To demo this yourself, set the mids at 500, Bs/100, Tr. 3.5k. Boost the BS/TR +10db and Cut the Mids to -10db and see what I mean. That will give you the 'V' I described. Then, dial in the sound you need depending on the Bass, the Pickup, the Amp, the room, the weather, the music, the mood or the time of the month.... Or the key!.. Also, when playing thru the amp with the Bow, you would want less Treble and more Mids or, Mids flat, Treble cut and Bass slightly boosted. That should sound like '~' with the Treble on the left. Can't make the sign I need..
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Old 02-19-2007, 11:06 PM
Bob Branstetter Bob Branstetter is offline
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Thanks Ken. I'll give it a try and will let you know how it goes.
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Old 02-20-2007, 01:17 AM
Phil Maneri Phil Maneri is offline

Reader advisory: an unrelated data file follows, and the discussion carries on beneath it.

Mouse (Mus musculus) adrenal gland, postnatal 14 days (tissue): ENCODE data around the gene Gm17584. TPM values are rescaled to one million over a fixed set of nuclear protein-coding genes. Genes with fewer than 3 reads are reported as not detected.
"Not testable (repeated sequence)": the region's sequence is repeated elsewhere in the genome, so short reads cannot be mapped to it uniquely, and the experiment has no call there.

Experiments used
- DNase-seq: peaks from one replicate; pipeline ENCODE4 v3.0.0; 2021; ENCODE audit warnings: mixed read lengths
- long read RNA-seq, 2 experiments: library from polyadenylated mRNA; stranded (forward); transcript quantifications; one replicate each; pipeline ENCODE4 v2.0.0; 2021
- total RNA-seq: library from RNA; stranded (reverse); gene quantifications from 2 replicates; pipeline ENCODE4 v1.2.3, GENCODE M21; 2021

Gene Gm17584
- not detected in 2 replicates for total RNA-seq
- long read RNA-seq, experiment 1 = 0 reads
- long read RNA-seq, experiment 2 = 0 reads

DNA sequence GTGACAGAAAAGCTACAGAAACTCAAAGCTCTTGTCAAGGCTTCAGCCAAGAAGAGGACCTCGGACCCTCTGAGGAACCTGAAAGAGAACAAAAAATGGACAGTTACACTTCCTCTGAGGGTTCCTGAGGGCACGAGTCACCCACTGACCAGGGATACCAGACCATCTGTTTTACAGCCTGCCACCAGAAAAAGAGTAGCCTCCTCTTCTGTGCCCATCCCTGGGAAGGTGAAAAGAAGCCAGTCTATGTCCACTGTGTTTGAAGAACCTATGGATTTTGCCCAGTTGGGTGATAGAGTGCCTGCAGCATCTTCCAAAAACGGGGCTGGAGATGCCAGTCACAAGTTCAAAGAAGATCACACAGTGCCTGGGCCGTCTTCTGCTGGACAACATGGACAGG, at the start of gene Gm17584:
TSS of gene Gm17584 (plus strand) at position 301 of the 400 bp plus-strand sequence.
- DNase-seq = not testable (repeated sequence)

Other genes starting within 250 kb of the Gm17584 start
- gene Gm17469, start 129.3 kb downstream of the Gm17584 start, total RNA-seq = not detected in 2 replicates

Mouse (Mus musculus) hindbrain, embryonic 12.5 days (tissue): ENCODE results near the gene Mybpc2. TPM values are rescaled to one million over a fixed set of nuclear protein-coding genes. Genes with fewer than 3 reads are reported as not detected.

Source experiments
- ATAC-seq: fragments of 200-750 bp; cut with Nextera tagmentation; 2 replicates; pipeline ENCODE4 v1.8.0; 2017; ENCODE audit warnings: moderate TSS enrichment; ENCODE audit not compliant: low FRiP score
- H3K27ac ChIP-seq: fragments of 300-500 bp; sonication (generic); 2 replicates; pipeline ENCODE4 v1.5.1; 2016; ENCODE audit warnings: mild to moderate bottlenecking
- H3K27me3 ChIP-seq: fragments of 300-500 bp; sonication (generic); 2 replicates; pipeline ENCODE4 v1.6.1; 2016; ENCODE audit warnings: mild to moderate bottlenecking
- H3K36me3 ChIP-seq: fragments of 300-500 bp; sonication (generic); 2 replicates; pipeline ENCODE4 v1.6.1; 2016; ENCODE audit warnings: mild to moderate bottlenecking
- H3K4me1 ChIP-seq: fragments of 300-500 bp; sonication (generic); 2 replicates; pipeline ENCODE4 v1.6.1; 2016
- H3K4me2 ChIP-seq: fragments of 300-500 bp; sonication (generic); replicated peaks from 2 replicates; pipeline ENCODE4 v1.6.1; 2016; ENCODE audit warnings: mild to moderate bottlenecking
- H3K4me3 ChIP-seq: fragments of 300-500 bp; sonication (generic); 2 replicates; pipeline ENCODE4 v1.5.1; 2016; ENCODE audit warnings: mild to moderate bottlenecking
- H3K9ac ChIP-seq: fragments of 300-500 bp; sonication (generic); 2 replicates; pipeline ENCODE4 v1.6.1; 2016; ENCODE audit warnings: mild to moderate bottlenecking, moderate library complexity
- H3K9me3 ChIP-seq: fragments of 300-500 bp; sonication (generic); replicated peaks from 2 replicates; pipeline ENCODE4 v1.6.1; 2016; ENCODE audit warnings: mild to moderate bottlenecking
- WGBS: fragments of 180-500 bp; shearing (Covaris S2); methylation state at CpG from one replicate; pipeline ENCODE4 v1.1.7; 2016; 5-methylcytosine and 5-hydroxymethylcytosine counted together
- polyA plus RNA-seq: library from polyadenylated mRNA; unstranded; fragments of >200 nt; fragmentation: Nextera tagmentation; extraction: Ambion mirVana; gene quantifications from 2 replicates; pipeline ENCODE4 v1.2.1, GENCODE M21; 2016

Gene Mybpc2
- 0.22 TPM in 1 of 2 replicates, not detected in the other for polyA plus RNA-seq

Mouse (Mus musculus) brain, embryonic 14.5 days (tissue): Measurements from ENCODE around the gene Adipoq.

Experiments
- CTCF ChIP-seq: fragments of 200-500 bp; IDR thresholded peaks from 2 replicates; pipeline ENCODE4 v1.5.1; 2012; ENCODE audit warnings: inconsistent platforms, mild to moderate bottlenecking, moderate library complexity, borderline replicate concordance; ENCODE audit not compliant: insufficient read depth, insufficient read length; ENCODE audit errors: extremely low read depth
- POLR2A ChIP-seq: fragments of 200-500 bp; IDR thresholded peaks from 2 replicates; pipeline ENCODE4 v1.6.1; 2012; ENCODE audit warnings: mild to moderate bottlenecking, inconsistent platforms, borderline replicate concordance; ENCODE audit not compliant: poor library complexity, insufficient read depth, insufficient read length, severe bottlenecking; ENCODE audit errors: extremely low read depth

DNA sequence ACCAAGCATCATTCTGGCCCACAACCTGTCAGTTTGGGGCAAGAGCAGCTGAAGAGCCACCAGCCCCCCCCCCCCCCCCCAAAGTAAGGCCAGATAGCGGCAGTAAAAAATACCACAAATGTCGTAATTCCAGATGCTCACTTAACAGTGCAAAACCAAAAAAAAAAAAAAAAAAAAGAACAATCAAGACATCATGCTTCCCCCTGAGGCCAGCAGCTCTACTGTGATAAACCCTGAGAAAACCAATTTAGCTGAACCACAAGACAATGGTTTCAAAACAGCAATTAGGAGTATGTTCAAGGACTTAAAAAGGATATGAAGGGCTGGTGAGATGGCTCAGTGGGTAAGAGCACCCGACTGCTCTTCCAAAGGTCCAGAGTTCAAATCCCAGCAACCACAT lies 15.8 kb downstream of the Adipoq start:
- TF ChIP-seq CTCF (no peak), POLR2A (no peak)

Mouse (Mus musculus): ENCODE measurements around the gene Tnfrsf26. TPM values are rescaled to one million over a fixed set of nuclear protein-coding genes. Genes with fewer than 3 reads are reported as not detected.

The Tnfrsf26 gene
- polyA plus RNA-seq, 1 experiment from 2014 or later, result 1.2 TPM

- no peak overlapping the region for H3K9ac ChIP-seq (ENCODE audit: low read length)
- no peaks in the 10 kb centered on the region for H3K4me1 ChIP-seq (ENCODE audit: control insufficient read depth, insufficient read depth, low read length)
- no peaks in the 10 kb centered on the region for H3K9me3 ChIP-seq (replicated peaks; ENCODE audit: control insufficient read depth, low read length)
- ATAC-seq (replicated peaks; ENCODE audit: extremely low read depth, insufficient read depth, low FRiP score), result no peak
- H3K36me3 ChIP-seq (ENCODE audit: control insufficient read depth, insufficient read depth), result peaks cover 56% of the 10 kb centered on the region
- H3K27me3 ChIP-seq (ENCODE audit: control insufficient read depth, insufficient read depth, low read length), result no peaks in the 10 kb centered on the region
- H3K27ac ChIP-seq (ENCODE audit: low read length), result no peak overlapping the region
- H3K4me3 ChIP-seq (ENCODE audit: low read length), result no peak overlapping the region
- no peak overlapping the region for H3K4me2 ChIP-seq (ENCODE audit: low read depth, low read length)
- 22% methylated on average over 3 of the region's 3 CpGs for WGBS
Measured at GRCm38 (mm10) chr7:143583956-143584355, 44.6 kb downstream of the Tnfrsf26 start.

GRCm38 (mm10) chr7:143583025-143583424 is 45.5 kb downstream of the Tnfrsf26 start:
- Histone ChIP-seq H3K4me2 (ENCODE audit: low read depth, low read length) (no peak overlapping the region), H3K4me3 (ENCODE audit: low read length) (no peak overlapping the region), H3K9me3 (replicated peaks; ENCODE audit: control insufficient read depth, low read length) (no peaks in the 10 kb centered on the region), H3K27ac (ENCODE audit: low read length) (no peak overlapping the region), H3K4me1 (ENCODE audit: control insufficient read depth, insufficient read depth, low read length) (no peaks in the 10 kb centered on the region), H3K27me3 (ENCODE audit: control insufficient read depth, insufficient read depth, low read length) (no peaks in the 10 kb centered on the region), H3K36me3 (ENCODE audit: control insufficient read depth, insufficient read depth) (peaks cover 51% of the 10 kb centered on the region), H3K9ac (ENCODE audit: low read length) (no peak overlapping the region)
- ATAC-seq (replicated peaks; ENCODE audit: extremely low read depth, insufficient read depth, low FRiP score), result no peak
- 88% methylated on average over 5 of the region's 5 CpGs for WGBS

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On the AI heads the notch and the low cut filters reverse the phase of the input signal as part of what they are doing. The result is getting to move the speaker out of synchronicity with the top. This is useful in avoiding feedback loops where the top and the speaker feed each other into a howling frenzy.

The Low cut or variable center frequency shelving switch (labeled cut) removes everything below what you can hear to the frequency the knob is set at. That ranges from below the E string fundamental (41.5hz) and goes up off the notes on the bass (800hz or something useless) The meat and potatoes of the bass notes from the E 41.5hz to the G string low A around 110 hz are in the first half of the knob's throw.

When you are in a boomy room or find yourself with more low end that you can handle turn this on and set the cutoff frequency knob all the way down at 30hz (all the way counterclockwise). Turn it up in frequency (raising the overall volume if need be) until that nasty boomy thing goes away. Won't take much movement. Most of the junk is at the bottom.